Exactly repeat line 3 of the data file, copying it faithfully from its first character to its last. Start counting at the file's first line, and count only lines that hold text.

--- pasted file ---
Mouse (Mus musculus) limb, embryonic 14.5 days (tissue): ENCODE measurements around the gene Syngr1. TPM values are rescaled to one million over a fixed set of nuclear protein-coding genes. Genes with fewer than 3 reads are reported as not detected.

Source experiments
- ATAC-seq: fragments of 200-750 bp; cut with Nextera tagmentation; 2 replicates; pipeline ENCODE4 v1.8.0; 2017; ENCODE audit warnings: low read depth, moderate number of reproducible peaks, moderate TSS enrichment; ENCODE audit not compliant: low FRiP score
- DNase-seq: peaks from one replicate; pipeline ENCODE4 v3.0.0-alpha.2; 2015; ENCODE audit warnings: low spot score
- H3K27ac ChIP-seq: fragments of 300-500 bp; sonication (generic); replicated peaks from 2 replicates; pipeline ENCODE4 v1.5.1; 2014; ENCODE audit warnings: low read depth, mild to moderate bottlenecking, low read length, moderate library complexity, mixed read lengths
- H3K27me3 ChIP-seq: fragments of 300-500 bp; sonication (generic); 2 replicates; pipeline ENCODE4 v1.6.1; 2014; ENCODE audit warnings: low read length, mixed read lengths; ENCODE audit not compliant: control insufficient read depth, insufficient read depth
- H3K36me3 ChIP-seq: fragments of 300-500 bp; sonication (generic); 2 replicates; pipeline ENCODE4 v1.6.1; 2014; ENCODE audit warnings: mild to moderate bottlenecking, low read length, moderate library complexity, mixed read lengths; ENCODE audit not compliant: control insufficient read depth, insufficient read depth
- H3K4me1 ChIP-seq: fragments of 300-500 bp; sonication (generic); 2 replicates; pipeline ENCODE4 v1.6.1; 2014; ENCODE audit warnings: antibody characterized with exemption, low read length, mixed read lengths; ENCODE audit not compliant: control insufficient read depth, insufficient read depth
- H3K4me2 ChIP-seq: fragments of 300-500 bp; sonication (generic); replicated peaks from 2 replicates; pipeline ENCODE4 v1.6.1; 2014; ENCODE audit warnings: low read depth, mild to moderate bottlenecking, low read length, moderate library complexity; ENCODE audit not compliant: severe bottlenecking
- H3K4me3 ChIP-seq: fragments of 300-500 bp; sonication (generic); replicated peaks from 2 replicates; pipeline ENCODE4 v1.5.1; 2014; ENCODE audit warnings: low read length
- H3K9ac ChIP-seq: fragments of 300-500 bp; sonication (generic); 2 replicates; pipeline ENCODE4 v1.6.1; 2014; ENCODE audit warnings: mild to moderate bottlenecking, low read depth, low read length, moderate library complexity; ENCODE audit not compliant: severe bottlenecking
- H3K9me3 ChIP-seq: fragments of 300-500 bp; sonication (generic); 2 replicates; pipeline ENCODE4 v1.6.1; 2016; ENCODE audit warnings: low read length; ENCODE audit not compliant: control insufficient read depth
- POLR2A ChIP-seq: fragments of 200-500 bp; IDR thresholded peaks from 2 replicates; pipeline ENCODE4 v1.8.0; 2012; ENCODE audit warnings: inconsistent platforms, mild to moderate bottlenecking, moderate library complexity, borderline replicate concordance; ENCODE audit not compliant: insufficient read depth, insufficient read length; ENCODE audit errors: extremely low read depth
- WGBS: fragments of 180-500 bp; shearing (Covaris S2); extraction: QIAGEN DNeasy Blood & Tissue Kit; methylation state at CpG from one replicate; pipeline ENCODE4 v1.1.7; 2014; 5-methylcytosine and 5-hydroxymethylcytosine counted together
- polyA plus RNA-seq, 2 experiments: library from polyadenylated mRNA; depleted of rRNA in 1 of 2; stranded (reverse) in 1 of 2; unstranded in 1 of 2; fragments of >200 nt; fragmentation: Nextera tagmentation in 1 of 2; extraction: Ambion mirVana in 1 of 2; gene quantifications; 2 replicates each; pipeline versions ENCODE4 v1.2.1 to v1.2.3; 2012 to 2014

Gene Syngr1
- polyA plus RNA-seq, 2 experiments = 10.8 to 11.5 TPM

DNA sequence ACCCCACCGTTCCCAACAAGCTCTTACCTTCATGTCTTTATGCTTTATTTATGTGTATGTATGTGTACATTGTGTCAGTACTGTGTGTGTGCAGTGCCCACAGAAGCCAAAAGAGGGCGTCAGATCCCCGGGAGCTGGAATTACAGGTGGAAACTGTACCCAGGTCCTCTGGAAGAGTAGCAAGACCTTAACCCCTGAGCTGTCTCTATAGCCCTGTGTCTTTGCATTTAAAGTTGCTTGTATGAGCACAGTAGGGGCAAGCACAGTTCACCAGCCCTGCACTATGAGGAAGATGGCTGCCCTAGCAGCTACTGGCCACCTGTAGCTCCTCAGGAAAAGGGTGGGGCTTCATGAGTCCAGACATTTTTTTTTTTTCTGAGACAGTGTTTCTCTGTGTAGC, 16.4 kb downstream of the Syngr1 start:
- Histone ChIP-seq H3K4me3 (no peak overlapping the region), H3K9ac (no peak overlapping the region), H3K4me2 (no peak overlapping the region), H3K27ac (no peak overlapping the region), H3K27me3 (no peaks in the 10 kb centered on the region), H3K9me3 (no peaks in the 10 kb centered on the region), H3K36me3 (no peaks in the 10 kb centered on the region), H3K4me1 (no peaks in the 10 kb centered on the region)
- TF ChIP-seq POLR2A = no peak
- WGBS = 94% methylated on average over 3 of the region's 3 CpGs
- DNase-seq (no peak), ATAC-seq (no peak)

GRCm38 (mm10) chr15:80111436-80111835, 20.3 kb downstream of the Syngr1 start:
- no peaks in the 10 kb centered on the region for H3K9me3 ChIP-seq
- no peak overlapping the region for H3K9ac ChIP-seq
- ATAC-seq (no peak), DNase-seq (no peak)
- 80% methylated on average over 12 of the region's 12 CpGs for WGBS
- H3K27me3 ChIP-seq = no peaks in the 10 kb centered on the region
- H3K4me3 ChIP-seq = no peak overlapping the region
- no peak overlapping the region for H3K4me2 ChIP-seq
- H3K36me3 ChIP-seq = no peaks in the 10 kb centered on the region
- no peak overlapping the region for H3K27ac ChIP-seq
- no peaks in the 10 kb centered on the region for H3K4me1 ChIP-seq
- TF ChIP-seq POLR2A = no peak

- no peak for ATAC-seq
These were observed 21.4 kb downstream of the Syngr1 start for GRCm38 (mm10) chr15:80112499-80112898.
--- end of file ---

- ATAC-seq: fragments of 200-750 bp; cut with Nextera tagmentation; 2 replicates; pipeline ENCODE4 v1.8.0; 2017; ENCODE audit warnings: low read depth, moderate number of reproducible peaks, moderate TSS enrichment; ENCODE audit not compliant: low FRiP score